Prime Minister Recep Tayyip Erdoğan speaks in an event marking world environment day June 6. AA Photo
There seems no end in sight to escalating tension between Prime Minister Recep Tayyip Erdoğan
and pro-Kurdish politicians, with both sides accusing each other of being hypocritical over the prospects of the stalled peace process.
Without citing his name openly, Erdoğan pushed Peace and Democracy Party (BDP) co-leader Selahattin Demirtaş again June 6, declaring the latter “shameless” for remarks in which he said some of the families protesting in Diyarbakır
against the outlawed Kurdistan Workers’ Party
(PKK) for having allegedly “kidnapped” their children were being paid to do so by the intelligence organization.
“It is a very awful thing. There are all kinds of tricks among them; there is lying, slander and everything,” Erdoğan said in a speech delivered on the occasion of a collective opening ceremony.
“They couldn’t take true democracy and true freedom, they couldn’t handle it,” Erdoğan said. “If we are going to have peace prevail in this country, then we will build it based on mutual respect,” he said, in an apparent reference to politicians from the BDP and its sister party, the Peoples’ Democratic Party (HDP). According to the prime minister, they are not defending peace with deeds, but are only for peace with words.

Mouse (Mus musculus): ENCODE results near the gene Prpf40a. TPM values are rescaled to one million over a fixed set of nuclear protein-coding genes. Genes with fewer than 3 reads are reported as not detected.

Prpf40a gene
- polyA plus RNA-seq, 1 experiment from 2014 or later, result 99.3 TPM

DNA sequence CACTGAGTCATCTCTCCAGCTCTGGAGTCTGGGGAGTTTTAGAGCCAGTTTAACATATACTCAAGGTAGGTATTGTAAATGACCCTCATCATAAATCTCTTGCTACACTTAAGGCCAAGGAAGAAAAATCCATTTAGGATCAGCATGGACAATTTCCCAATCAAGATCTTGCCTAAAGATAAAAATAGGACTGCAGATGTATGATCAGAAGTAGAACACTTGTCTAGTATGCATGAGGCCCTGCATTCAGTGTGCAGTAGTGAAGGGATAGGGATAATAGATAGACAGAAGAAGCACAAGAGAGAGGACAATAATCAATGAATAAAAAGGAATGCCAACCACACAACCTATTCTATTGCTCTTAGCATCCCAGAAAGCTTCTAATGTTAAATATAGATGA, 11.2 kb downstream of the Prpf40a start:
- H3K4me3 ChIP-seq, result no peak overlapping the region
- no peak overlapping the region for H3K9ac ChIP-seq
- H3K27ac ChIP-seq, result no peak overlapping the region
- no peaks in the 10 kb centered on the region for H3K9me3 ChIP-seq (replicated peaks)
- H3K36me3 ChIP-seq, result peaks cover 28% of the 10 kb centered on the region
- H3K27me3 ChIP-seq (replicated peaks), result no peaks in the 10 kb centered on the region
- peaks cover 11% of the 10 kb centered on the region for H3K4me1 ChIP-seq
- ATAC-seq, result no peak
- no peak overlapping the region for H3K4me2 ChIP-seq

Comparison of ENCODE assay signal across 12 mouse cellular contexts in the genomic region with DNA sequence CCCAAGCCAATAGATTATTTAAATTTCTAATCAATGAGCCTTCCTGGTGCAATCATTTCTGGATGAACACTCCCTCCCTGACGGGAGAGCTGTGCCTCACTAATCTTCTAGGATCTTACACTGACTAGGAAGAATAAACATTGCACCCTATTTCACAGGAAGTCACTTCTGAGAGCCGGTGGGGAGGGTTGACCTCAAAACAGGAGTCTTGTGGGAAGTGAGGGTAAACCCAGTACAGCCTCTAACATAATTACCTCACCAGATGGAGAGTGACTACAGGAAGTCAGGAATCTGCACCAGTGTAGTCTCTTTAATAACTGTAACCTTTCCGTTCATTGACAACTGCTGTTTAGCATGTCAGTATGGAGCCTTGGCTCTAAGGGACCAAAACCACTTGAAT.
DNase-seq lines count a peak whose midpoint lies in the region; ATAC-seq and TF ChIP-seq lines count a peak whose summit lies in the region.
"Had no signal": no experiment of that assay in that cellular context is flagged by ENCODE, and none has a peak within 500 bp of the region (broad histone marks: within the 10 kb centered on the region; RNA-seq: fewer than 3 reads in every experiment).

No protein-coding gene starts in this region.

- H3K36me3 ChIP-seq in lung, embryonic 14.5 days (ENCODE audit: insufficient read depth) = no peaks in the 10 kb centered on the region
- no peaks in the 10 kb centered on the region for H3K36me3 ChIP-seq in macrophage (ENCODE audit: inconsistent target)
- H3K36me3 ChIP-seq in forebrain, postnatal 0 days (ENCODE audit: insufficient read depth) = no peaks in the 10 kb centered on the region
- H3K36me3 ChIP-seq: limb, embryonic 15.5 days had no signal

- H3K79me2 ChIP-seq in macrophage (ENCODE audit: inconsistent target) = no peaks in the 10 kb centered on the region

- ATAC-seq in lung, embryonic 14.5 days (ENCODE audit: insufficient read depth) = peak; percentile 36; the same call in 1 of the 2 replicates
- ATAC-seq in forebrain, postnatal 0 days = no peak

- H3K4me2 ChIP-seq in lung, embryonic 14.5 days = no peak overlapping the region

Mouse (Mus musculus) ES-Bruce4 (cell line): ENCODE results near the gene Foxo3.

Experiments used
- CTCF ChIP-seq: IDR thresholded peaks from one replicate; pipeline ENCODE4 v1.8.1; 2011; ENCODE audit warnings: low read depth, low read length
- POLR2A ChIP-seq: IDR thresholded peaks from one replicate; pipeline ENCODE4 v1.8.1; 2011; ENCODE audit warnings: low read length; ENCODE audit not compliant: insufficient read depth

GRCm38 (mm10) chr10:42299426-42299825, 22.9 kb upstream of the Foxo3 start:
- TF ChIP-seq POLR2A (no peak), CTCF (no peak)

The issue of “abducted” children has come onto the country’s agenda after more than a dozen families commenced a sit-in protest in front of Diyarbakır
Metropolitan Municipality and the government asked the BDP and the HDP to take action on the issue.
The HDP and the BDP are sincerely working for the good sake of the process with the purpose of securing the permanent return of all youngsters on Kandil Mountain, Demirtaş said June 3.
“But the government should not make things ugly. I absolve some families who have their children in the mountains, but the rest of the families who are in the sit-in protest there are receiving payments from the intelligence organization. They have no children in the mountains. Some children have been kidnapped by some drug gangs,” he said.
Demirtaş, in an interview published in daily Cumhuriyet on June 5, recalled how senior members of the ruling Justice and Development Party (AKP) have recently given contradicting statements concerning the government’s plans for the future of the peace process.
“They are saying something at the table, and another thing to the microphones. The AKP delegation has been speaking about preparations. But Erdoğan and [Deputy Prime Minister Bülent] Arınç say, ‘There is no such thing,’” Demirtaş was quoted as saying by Cumhuriyet.
“They are poisoning the process by playing to nationalist voters,” he said, suggesting that both the prime minister and other governmental officials were deliberately escalating tension at the cost of harming the peace process because they want to attract voters from the nationalist wing in the run-up to the presidential elections in August in which Erdoğan is widely expected to run.